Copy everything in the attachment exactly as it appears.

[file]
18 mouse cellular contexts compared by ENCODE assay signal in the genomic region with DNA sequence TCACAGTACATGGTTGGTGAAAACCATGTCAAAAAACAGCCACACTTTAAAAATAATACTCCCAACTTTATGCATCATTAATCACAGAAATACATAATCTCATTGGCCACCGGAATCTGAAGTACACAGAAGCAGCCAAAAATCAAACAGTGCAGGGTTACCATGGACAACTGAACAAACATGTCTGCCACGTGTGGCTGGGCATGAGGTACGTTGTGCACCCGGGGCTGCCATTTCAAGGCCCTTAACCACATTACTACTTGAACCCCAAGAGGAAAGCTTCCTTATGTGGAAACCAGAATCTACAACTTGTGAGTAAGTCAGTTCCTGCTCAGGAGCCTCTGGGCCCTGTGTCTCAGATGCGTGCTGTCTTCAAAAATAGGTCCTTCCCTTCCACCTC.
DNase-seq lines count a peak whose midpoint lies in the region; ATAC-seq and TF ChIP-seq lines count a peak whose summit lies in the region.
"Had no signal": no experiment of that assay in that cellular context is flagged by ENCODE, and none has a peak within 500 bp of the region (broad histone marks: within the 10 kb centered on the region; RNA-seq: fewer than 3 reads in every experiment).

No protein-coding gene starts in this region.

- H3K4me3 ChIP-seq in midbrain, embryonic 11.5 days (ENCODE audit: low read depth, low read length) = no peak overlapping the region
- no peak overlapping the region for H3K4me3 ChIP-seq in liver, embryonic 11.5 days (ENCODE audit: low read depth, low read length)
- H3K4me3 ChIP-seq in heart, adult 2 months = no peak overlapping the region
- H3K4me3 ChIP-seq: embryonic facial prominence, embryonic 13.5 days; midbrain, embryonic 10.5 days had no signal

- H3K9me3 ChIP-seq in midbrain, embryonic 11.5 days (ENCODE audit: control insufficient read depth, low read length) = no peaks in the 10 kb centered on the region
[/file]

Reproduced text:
18 mouse cellular contexts compared by ENCODE assay signal in the genomic region with DNA sequence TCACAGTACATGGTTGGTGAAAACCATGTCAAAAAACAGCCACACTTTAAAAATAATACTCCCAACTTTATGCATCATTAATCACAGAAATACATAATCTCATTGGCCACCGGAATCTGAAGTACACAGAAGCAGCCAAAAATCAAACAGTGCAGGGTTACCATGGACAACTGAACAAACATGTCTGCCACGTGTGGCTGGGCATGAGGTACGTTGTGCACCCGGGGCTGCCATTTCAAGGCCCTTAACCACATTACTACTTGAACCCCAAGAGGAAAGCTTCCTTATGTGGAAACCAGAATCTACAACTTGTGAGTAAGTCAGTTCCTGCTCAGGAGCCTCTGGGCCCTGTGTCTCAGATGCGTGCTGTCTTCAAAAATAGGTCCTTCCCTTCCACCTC.
DNase-seq lines count a peak whose midpoint lies in the region; ATAC-seq and TF ChIP-seq lines count a peak whose summit lies in the region.
"Had no signal": no experiment of that assay in that cellular context is flagged by ENCODE, and none has a peak within 500 bp of the region (broad histone marks: within the 10 kb centered on the region; RNA-seq: fewer than 3 reads in every experiment).

No protein-coding gene starts in this region.

- H3K4me3 ChIP-seq in midbrain, embryonic 11.5 days (ENCODE audit: low read depth, low read length) = no peak overlapping the region
- no peak overlapping the region for H3K4me3 ChIP-seq in liver, embryonic 11.5 days (ENCODE audit: low read depth, low read length)
- H3K4me3 ChIP-seq in heart, adult 2 months = no peak overlapping the region
- H3K4me3 ChIP-seq: embryonic facial prominence, embryonic 13.5 days; midbrain, embryonic 10.5 days had no signal

- H3K9me3 ChIP-seq in midbrain, embryonic 11.5 days (ENCODE audit: control insufficient read depth, low read length) = no peaks in the 10 kb centered on the region